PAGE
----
SALT LAKE CITY — Amy Montoya has defied the odds despite a tumultuous childhood.
She's turned the table on a crippling anxiety disorder. She has a story to tell, she says.
This spring, she will graduate from high school with her class. She has earned a certified nursing assistant certificate and works with senior citizens at an assisted living center. She's overcoming obsessive compulsive disorder and dyslexia. She's been in foster care three times. She's five years into the latest placement.
Now, through an ongoing exhibit at the Salt Lake Main Library, Montoya is an advocate for young people with mental illness. Her story, depicted on a poster and a collage of her photographs, is part of a multimedia exhibit, Images of Diversity and Resilience. The exhibit continues through May 8 and is sponsored by the Utah Division of Substance Abuse and Mental Health and the National Alliance on Mental Illness - Utah.
Montoya said she agreed to take part in the exhibit to share her story, break down the stigma of mental illness and inspire others.
"I'm not perfect, that's for sure. I learned to be OK with what I have and cope with it no matter what," she said.
Montoya knows a good deal about coping. Her difficult childhood was made harder yet by an undiagnosed anxiety disorder. Her third foster mother recognized the signs of her obsessive compulsive disorder, which were mostly obsessive cleaning of her personal space and hand washing.
"I didn't know it wasn't normal until my foster mom asked me, 'Why are you cleaning all the time? Why are washing your hands all the time?' "
The disorder had advanced to the point that Montoya could not go to sleep unless her bedroom was spotless.
Therapy has helped Montoya better manage her disorder. She still insists upon keeping her personal space organized and clean, but she is able to cope with a roommate who is not as tidy. Instead of OCD placing a hold over her, she has learned to manage it.
Montoya said she wants other young people to understand that her anxiety disorder is not that much different than her father's diabetes. Yet, the general public has many misconceptions about mental illness.
"You shouldn't treat someone differently because they have a mental illness or a disorder. I think it's just rude that people would judge someone on that," she said.
Some of the mental health clients whose posters are on display are participants of PASSAGES, a program funded by the federal Substance Abuse and Mental Health Services Administration that helps young people in mental health treatment transition into adulthood. Utah's Division of Substance Abuse and Mental Health is in the second year of a five-year grant to assist children with mental illness, who are at greater risk of homelessness, pregnancy, substance abuse, criminal involvement, depression and suicide.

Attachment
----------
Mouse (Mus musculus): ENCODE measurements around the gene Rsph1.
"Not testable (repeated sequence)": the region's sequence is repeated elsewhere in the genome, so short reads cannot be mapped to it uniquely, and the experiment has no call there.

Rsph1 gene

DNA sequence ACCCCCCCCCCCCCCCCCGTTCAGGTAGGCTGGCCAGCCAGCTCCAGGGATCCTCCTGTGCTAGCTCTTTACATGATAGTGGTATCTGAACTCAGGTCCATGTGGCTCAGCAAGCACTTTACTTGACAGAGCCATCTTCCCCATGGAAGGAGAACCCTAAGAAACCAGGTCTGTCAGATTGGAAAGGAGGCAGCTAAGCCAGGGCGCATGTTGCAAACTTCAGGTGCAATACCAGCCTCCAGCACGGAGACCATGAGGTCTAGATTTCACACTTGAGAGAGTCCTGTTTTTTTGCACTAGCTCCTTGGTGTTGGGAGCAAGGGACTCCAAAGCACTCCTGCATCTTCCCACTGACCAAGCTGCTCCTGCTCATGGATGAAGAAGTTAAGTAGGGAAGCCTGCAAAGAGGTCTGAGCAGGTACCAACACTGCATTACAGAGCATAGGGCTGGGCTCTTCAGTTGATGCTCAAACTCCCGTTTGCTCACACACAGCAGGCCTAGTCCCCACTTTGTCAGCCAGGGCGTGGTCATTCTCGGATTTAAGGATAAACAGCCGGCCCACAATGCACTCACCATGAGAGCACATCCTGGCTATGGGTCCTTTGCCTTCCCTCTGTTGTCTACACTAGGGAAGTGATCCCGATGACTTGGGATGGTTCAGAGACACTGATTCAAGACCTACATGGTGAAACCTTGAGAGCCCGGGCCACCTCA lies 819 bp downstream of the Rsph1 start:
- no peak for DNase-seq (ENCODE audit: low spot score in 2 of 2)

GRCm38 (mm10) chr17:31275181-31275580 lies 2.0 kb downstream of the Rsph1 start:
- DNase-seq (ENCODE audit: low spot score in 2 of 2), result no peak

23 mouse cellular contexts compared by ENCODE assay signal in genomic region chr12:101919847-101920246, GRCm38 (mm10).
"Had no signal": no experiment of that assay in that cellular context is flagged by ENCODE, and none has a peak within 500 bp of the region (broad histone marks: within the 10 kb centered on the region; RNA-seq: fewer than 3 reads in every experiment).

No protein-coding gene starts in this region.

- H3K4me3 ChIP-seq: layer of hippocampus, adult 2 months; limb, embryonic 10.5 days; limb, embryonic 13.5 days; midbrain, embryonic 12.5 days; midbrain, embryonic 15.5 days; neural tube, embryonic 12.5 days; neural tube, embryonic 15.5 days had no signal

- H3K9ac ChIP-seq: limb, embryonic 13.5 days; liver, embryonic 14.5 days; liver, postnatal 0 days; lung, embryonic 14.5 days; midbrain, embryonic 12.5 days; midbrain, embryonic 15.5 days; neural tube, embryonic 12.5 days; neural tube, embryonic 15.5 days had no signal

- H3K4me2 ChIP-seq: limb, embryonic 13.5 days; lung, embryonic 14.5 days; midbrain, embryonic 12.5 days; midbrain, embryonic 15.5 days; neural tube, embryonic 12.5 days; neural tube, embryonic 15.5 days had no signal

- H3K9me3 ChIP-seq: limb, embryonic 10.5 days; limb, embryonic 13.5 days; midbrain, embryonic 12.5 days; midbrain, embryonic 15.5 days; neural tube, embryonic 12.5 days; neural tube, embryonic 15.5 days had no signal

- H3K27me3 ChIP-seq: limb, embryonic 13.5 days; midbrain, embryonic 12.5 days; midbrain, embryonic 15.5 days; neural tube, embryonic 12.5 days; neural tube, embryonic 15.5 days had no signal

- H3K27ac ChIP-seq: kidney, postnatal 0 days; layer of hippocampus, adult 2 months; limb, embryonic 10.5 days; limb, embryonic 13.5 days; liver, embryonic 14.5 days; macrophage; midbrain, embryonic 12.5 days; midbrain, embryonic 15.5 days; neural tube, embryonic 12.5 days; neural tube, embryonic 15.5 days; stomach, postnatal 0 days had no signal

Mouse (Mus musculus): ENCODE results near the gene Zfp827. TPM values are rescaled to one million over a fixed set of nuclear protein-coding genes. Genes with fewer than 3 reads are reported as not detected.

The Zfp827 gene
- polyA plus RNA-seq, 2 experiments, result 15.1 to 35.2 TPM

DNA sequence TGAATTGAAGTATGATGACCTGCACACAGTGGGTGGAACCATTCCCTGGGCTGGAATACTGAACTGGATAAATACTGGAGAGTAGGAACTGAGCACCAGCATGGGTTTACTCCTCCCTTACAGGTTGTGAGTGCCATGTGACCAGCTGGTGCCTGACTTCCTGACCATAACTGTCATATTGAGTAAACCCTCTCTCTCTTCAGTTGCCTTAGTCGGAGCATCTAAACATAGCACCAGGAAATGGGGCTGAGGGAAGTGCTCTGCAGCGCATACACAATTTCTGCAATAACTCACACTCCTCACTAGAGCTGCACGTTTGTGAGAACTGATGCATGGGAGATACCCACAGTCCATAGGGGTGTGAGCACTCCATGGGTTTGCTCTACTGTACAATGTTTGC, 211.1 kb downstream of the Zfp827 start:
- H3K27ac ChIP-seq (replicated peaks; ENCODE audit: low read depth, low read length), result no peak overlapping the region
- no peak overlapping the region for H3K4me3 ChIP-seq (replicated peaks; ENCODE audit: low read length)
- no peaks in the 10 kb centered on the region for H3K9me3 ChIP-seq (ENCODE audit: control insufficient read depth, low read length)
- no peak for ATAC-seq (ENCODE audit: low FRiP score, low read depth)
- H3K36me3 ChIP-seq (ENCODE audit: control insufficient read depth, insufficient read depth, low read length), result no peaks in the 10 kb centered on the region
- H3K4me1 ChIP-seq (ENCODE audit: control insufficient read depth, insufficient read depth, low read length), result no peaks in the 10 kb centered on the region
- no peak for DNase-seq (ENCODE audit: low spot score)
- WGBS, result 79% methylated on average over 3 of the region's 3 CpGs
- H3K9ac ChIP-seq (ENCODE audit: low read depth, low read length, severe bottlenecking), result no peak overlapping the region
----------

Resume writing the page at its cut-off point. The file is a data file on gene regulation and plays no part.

"They need special assistance as they transition into adulthood," said Ming Wang, program director.
Facilitators who function as life coaches help teach life skills such as independent living, budgeting and social skills. "Basically, we facilitate the process of growing up," Wang said.
Essentially, the facilitators help identify roadblocks and help participants map out ways to overcome those issues. "A large percentage of them go back to school," Wang said.
Palmer DePaulis, executive director of the Department of Human Services, said the multimedia exhibit, which is on the second floor of the library, helps to build the self-esteem of the participants and celebrates their progress in dealing with mental illness and related issues.
It also teaches the general public about mental illness and children. "If we can intervene early, we have such a better chance of helping kids find a better path for themselves," DePaulis said.
According to national statistics, 79 percent of children ages 6 to 17 with mental illness do not receive appropriate care.
Early intervention, DePaulis said, is "an investment in the future of these kids. It pays big dividends."
Saturday, May 7, 2011
Deseret News in Utah:
Posted by BA Haller at 9:37 PM